These cultural differences impact how medical practitioners approach their patients. For both of my pregnancies my weight gain has been similar and within the recommended range, but my doctors reacted differently to my weight gain pattern. My American provider tended to continually caution me on not gaining too much. In fact, when I started gaining weight quickly after a long period of morning sickness she became instantly worried about gestational diabetes and advised me to restrict my diet. My French provider is quite the opposite: she is more worried about me not gaining enough weight and even became suspicious that I was smoking when morning sickness prevented me from gaining anything in the first trimester. I think this is a reflection of the types of weight gain trends they are seeing in their respective patient populations.

 

For more information on how French women stay on track to a healthy prenatal weight gain, see these related articles:

 

Citations

(1) http://www.nationalacademies.org/hmd/~/media/Files/Report%20Files/2009/Weight-Gain-During-Pregnancy -Reexamining-the-Guidelines/Report%20Brief%20-%20Weight%20Gain%20During%20Pregnancy.pdf

(2) http://www.whattoexpect.com/pregnancy/weight-gain/

(3) http://www.acog.org/Resources-And-Publications/Committee-Opinions/Committee-on-Obstetric- Practice/Weight-Gain-During-Pregnancy

(4) Topsante

(5) Weight Gain During Pregnancy: Reexamining the Guidelines, by National Research Council, Institute of Medicine, Board on Children, Youth, and Families.

(6) Association of Gestational Weight Gain Expectations and Advice on Actual Weight Gain. Krukowski et al. Obstetrics and Gynecology. Vol. 129, No. 1, January 2017.

 

 

The difference between your FRENCH and AMERICAN pregnancy due dates (Why have one when you can have two??)

Pregnancy due date Estimated delivery date

One of the first things I learned when I moved here is that the French do not readily accept the ways of English-speaking peoples. They turn their noses up at mayonnaise (quelle horreur), wonderbread (who needs wonderbread when you have baguette), and show a general disregard for the English language. Even those American traditions that have been adopted are disguised in French terms so nobody catches on: McDonalds is macdo, pronounced with perfect tonal indignation, and hamburgers are elegantly referred to as le burger (pronounced leh boorgare). So I shouldn’t have been surprised to discover that the pregnancy due date I was given in the US – April 16th – would not be accepted here, and my new given French due date would be April 24th.

Why the difference in due dates? And what difference, if any, does this make? Lets take a look at how those dates are calculated:

How to calculate your US or UK due date:

Your due date is calculated from your last menstrual cycle (LMP). You add 40 weeks (9 months and 1 week) to that date, so in effect your menstrual period and ovulation days are included as part of pregnancy, even before there is a fertilized egg. It’s a little bonus that makes you feel better about yourself when after a month of conception you are hugging the toilet, interminably nauseous, vomiting, and wondering how you are going to make it through nine months of this. But ultimately at the 40th week marker, you have only been pregnant for 38 weeks.

How to calculate your French due date:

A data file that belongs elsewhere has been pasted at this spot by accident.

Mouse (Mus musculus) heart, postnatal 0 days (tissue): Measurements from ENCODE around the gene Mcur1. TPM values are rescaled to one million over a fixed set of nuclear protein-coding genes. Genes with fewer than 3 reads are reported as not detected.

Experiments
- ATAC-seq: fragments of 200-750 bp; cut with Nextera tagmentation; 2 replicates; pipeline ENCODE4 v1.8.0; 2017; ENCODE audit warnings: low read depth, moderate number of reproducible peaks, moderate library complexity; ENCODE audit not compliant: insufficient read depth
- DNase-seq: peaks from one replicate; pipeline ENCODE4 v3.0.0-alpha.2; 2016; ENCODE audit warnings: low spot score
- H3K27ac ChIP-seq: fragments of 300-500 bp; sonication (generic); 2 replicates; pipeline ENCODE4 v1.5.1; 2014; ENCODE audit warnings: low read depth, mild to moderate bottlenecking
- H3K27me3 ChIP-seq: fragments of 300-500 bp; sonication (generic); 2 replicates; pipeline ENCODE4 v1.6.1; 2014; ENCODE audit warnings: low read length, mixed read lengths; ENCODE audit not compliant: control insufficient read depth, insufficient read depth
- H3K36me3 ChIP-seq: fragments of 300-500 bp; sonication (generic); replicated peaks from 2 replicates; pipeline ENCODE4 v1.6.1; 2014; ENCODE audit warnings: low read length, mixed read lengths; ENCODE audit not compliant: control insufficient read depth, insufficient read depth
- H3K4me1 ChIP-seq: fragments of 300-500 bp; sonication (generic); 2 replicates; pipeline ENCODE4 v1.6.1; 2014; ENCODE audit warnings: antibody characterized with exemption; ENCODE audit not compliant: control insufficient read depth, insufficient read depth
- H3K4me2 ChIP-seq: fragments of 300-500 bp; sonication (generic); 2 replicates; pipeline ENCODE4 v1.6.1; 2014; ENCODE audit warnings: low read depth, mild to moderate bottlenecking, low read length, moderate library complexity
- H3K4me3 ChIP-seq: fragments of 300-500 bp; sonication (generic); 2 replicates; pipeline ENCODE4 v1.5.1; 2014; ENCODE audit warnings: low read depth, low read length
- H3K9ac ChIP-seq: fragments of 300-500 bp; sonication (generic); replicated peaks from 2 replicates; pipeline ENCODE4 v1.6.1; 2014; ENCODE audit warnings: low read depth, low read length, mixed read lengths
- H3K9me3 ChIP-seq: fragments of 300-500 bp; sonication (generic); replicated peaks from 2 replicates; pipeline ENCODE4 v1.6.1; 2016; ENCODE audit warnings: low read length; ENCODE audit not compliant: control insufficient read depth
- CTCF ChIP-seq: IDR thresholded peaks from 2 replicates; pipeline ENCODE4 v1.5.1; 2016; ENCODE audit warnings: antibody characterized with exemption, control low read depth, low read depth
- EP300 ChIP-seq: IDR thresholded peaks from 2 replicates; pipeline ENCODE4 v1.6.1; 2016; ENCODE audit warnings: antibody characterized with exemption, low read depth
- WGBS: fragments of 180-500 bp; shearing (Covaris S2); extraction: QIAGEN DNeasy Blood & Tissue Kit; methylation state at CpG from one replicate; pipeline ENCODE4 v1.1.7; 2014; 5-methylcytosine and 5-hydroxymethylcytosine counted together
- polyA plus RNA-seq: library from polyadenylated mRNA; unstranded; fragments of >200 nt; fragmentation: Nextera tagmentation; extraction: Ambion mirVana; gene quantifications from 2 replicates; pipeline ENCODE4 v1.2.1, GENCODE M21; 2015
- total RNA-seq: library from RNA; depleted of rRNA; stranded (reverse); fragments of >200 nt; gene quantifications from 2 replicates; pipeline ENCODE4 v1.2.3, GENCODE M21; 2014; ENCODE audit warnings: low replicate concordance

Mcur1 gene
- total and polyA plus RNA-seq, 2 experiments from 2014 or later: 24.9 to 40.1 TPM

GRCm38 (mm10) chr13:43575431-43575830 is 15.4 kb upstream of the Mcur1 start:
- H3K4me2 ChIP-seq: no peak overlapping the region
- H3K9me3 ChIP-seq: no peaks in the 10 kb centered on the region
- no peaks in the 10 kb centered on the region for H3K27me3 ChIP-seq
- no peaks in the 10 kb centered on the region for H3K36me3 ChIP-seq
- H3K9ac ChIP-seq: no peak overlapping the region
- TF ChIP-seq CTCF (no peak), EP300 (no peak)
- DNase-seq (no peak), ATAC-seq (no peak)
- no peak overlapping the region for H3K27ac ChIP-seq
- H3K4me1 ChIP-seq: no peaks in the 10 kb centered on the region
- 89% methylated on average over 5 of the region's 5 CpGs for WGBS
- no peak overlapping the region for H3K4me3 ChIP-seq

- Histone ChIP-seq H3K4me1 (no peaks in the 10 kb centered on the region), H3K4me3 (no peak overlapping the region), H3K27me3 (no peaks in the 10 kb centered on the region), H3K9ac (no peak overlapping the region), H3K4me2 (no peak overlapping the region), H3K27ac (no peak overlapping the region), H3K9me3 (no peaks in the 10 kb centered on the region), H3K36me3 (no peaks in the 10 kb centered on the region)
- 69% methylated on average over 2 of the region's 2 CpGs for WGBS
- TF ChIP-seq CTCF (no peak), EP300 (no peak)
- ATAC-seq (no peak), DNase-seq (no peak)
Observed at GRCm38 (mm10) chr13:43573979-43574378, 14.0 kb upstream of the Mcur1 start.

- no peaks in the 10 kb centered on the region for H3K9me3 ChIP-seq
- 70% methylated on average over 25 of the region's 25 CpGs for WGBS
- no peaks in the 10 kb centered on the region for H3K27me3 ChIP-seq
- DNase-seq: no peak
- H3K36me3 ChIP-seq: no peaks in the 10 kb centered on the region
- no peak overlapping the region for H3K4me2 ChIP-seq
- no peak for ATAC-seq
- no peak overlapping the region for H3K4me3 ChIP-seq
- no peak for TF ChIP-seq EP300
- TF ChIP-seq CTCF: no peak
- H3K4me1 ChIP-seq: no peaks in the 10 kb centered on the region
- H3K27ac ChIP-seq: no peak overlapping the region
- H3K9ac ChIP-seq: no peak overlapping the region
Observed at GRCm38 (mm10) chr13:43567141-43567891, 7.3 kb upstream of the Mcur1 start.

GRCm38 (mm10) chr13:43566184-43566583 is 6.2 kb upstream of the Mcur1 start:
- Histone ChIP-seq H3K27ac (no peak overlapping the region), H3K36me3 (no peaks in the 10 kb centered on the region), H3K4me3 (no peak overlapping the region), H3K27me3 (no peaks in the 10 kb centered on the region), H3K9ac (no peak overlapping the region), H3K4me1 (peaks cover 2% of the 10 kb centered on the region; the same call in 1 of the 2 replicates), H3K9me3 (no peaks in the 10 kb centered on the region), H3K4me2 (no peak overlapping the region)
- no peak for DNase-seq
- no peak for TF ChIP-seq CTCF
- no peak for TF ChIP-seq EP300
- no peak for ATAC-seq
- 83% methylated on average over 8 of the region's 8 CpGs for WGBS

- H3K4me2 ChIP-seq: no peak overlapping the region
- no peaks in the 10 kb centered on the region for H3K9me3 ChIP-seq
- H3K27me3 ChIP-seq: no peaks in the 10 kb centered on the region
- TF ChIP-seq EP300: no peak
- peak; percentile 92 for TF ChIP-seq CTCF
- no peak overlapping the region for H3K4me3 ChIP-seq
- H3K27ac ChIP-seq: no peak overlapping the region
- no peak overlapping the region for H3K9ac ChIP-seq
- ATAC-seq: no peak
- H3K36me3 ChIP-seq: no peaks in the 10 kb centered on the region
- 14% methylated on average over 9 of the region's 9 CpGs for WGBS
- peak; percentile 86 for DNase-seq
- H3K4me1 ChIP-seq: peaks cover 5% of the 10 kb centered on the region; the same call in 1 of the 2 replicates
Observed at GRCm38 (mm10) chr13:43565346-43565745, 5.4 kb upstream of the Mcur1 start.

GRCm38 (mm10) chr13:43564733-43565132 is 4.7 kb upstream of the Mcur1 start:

There will be no cheating or bonuses with the French. The French start the count at your estimated date of conception (when your little miracle was conceived), and add 39 weeks (exactly 9 months) to that date. In effect that makes your due date 41 weeks after your last menstrual period, and 39 weeks after becoming pregnant.

This roughly translated to a due date that is one to two weeks later, as your obstetrician may do some mysterious calculations trying to estimate your monthly cycle length and shoots out an adjusted number, which is how I have two due dates 10 days apart from each other.

Is this difference splitting hairs or does it actually matter?

The due date is more of a temporal marker than an actual appointment: only 4% of women deliver on their actual due dates(1).  Indeed many women, and especially first time mothers will go on to deliver within the two weeks after their delivery. By 42 weeks after the last menstrual period 90% of women will have delivered. While the due date itself is not that important, receiving term appropriate prenatal care (such as genetic screening tests and gestational diabetes screening within the appropriate time frame) and identifying when a woman has progressed past a “term pregnancy” (i.e. is post-term) is. After 42 weeks there is an increased risk to the fetus (2), both in terms of death and functional impairment. Thus as long as a pregnant woman is receiving regular prenatal care by an experienced professional there should be no blaring changes in their care based on differences in the estimated delivery date.

However the difference in definitions here may lead to more subtle alterations in care. If you set your expectations for a later delivery date, both pregnant women and obstetric providers might get through the entire term period (37-42 weeks) with less anticipation and anxiety that an arbitrary deadline is upcoming and has been passed. Furthermore, the time for induction of labor is 42 weeks in France, which is closer to the French due date, whereas guidelines in the US are less specific, leaving many providers to choose to induce prior to 42 weeks of gestation and closer to the 40 week due date. The indications for inductions can vary from emergent concern for maternal and fetal safety, urgent concern for post-term dates, to semi-elective and elective reasons, but there is research suggesting that there is an increased rate of “psychosocial induction” in the United States(3). Unsurprisingly, US data has been showing an overall increase in the number of labor inductions (4). This may have unintended negative consequences as artificial inductions may lead to increased discomfort during labor and a greater need for further medical intervention. Thus at the very least, the earlier US due date may lead to more maternal anxiety once she becomes “term,” and at the worst it could theoretically mean more artificial inductions of labor leading to less maternal satisfaction and well being with the birthing process.